Testing the 256-step output of a DAC with an 8 bit counter 15

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**Integrated-Circuit Digital-to-Analog Converters**

Multisim DAC simulation 16

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**IC Data Converter Specifications**

Differential nonlinearity Gain error Missing codes 17

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**IC Data Converter Specifications**

Nonmonotonic, offset error, relative accuracy, settling time, and 3-bit ADC transfer characteristic 18

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**Parallel-Encoded Analog-to-Digital Converters**

Parallel encoding Also called simultaneous, multiple comparator, or flash converting Several comparators with different reference voltages drive a priority encoder 19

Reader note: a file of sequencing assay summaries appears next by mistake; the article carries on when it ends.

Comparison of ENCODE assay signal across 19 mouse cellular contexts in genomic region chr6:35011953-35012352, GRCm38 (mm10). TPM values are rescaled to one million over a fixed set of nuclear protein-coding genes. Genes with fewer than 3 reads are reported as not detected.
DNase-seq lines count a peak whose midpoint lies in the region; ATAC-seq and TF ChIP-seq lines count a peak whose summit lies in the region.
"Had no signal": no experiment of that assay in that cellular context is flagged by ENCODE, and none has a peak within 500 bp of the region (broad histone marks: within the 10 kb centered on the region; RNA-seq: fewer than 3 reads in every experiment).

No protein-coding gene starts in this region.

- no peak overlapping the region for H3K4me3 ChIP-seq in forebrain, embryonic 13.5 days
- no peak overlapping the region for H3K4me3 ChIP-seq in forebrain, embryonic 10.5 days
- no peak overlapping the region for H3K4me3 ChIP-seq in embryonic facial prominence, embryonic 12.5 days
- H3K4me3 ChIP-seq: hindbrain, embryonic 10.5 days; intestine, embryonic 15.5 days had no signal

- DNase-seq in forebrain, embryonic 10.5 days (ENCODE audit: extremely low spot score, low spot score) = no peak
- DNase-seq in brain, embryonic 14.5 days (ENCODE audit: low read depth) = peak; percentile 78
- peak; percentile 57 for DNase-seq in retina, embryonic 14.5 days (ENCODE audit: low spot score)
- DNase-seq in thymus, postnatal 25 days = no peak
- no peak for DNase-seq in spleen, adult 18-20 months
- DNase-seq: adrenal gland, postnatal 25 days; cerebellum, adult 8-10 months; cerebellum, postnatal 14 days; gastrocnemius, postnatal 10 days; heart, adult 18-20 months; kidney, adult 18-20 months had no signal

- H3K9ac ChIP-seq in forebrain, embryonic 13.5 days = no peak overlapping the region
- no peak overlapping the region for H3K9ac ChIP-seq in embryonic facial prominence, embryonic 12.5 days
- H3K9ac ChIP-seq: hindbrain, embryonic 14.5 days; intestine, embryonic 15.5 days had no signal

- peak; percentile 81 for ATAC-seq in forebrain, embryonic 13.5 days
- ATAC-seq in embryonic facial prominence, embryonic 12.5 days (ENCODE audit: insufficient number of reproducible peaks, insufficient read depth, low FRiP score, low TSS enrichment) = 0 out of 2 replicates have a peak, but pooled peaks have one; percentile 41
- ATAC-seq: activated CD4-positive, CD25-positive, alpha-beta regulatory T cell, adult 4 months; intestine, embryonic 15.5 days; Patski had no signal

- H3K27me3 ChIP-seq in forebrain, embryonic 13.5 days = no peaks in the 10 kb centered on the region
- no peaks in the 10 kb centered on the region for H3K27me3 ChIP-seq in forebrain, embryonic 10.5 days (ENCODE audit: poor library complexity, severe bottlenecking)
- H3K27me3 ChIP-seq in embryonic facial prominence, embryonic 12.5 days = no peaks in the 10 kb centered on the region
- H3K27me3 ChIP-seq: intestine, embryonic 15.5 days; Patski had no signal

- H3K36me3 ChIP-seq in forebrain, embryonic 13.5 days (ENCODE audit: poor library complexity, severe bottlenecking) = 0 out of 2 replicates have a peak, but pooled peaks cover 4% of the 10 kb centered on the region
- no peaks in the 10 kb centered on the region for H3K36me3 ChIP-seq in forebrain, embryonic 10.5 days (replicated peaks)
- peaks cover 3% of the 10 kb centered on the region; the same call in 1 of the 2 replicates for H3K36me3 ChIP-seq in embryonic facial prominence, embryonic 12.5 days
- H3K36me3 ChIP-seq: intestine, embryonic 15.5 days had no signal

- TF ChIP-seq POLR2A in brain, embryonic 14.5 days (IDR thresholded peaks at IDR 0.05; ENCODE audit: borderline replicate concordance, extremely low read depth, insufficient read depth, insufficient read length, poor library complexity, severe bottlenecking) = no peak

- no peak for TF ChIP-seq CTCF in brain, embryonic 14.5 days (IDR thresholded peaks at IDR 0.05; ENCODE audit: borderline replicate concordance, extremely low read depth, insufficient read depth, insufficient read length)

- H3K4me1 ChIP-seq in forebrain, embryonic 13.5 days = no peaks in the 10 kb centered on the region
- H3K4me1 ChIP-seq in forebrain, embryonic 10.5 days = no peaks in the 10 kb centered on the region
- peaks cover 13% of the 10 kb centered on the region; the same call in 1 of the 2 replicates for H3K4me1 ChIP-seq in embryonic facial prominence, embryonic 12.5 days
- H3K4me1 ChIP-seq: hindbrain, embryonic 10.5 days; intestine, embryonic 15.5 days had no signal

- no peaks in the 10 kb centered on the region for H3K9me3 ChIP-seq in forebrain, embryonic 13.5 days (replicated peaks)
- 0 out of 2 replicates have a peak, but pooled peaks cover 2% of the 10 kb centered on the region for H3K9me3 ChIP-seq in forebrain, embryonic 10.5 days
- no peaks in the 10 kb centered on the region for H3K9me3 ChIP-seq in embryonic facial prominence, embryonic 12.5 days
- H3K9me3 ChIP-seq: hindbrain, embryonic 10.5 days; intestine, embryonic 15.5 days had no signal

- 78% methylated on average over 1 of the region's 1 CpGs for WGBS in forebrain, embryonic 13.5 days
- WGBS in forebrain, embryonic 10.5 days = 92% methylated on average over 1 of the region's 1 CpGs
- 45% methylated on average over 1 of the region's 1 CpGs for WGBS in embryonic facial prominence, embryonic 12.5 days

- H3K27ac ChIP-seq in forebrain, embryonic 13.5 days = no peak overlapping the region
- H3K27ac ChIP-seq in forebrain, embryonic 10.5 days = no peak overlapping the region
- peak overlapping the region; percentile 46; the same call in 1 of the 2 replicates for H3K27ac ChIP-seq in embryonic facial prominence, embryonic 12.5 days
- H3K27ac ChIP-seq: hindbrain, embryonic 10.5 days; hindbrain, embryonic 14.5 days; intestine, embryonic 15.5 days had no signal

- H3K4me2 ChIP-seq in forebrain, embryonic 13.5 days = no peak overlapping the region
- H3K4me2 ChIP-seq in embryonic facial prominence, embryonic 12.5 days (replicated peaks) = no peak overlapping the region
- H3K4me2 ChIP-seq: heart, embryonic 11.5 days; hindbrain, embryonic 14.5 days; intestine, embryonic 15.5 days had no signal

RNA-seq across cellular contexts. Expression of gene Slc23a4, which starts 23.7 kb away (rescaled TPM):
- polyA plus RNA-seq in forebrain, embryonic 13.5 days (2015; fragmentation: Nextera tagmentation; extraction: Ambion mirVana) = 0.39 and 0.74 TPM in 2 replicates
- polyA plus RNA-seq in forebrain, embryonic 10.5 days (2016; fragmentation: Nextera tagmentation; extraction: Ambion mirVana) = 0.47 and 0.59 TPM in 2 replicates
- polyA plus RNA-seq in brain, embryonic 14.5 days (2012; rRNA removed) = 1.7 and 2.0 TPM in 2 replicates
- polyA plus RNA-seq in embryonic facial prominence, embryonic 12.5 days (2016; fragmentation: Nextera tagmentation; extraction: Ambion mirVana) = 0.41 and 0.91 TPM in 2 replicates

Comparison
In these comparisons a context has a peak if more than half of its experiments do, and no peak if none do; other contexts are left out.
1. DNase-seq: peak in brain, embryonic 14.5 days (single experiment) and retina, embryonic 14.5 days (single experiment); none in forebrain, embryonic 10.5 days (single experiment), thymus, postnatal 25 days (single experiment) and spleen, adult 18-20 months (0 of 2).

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**Parallel-Encoded Analog-to-Digital Converters**

Three-bit parallel encoded ADC priority encoder Analog range of 0-7 V 3 bit (8 level) resolution 20

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**Counter-Ramp Analog-to-Digital Converters**

Counter used in conjunction with a D/A converter To change for continuous conversions end-of-conversion line is tied back to clear input Disadvantage is slow conversion time 21

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**Counter-Ramp Analog-to-Digital Converters (Figure 15-12)**

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**Successive-Approximation Analog-to-Digital Conversion**